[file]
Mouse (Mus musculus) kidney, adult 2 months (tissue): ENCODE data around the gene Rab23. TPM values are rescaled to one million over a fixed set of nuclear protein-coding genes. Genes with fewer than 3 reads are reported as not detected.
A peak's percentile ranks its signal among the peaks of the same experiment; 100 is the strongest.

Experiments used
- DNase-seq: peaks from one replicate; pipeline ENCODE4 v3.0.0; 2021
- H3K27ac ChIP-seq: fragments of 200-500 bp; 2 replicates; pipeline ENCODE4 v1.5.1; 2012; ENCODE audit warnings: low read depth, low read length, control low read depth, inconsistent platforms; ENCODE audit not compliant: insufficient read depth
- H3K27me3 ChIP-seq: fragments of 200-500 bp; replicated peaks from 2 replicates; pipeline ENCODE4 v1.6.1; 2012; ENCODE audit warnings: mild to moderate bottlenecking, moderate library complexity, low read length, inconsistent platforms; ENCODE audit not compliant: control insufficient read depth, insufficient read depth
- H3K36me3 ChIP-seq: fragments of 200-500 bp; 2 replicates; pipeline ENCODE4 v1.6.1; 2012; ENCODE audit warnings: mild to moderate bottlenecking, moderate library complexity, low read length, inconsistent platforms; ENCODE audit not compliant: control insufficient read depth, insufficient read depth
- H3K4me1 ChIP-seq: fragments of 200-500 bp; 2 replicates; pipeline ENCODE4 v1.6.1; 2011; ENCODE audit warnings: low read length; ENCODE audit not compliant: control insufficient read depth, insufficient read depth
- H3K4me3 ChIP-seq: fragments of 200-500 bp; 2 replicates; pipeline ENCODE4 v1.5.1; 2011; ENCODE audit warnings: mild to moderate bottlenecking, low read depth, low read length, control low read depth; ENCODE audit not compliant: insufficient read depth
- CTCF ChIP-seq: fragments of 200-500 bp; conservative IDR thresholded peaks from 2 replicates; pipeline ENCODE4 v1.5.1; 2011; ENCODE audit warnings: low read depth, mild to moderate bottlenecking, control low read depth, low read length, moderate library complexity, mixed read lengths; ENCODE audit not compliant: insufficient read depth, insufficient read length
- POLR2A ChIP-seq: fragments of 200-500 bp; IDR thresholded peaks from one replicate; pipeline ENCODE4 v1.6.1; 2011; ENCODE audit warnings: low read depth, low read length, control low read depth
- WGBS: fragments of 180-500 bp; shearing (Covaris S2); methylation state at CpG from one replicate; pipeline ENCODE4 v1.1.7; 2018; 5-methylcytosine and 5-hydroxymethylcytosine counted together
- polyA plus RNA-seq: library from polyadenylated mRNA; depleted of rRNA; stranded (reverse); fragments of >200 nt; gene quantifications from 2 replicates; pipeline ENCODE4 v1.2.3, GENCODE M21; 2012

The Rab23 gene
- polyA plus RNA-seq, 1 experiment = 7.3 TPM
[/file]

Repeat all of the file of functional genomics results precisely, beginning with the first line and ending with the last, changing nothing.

Mouse (Mus musculus) kidney, adult 2 months (tissue): ENCODE data around the gene Rab23. TPM values are rescaled to one million over a fixed set of nuclear protein-coding genes. Genes with fewer than 3 reads are reported as not detected.
A peak's percentile ranks its signal among the peaks of the same experiment; 100 is the strongest.

Experiments used
- DNase-seq: peaks from one replicate; pipeline ENCODE4 v3.0.0; 2021
- H3K27ac ChIP-seq: fragments of 200-500 bp; 2 replicates; pipeline ENCODE4 v1.5.1; 2012; ENCODE audit warnings: low read depth, low read length, control low read depth, inconsistent platforms; ENCODE audit not compliant: insufficient read depth
- H3K27me3 ChIP-seq: fragments of 200-500 bp; replicated peaks from 2 replicates; pipeline ENCODE4 v1.6.1; 2012; ENCODE audit warnings: mild to moderate bottlenecking, moderate library complexity, low read length, inconsistent platforms; ENCODE audit not compliant: control insufficient read depth, insufficient read depth
- H3K36me3 ChIP-seq: fragments of 200-500 bp; 2 replicates; pipeline ENCODE4 v1.6.1; 2012; ENCODE audit warnings: mild to moderate bottlenecking, moderate library complexity, low read length, inconsistent platforms; ENCODE audit not compliant: control insufficient read depth, insufficient read depth
- H3K4me1 ChIP-seq: fragments of 200-500 bp; 2 replicates; pipeline ENCODE4 v1.6.1; 2011; ENCODE audit warnings: low read length; ENCODE audit not compliant: control insufficient read depth, insufficient read depth
- H3K4me3 ChIP-seq: fragments of 200-500 bp; 2 replicates; pipeline ENCODE4 v1.5.1; 2011; ENCODE audit warnings: mild to moderate bottlenecking, low read depth, low read length, control low read depth; ENCODE audit not compliant: insufficient read depth
- CTCF ChIP-seq: fragments of 200-500 bp; conservative IDR thresholded peaks from 2 replicates; pipeline ENCODE4 v1.5.1; 2011; ENCODE audit warnings: low read depth, mild to moderate bottlenecking, control low read depth, low read length, moderate library complexity, mixed read lengths; ENCODE audit not compliant: insufficient read depth, insufficient read length
- POLR2A ChIP-seq: fragments of 200-500 bp; IDR thresholded peaks from one replicate; pipeline ENCODE4 v1.6.1; 2011; ENCODE audit warnings: low read depth, low read length, control low read depth
- WGBS: fragments of 180-500 bp; shearing (Covaris S2); methylation state at CpG from one replicate; pipeline ENCODE4 v1.1.7; 2018; 5-methylcytosine and 5-hydroxymethylcytosine counted together
- polyA plus RNA-seq: library from polyadenylated mRNA; depleted of rRNA; stranded (reverse); fragments of >200 nt; gene quantifications from 2 replicates; pipeline ENCODE4 v1.2.3, GENCODE M21; 2012

The Rab23 gene
- polyA plus RNA-seq, 1 experiment = 7.3 TPM